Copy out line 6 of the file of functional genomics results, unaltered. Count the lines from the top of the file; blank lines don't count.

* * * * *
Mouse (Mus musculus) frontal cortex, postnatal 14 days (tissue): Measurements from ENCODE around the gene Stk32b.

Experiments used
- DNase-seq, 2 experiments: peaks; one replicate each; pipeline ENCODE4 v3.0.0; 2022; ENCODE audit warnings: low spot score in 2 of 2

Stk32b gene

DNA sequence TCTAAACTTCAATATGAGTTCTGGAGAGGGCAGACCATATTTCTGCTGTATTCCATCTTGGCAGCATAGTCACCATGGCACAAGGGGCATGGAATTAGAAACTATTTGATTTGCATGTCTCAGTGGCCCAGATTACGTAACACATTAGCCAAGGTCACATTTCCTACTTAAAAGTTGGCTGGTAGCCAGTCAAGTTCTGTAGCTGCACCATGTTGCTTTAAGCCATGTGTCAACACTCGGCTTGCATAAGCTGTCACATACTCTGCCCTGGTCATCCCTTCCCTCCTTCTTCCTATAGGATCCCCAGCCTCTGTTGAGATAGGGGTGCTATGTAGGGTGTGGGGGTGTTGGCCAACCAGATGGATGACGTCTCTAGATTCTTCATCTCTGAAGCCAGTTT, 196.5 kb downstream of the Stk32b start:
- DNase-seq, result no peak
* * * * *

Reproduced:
- DNase-seq, result no peak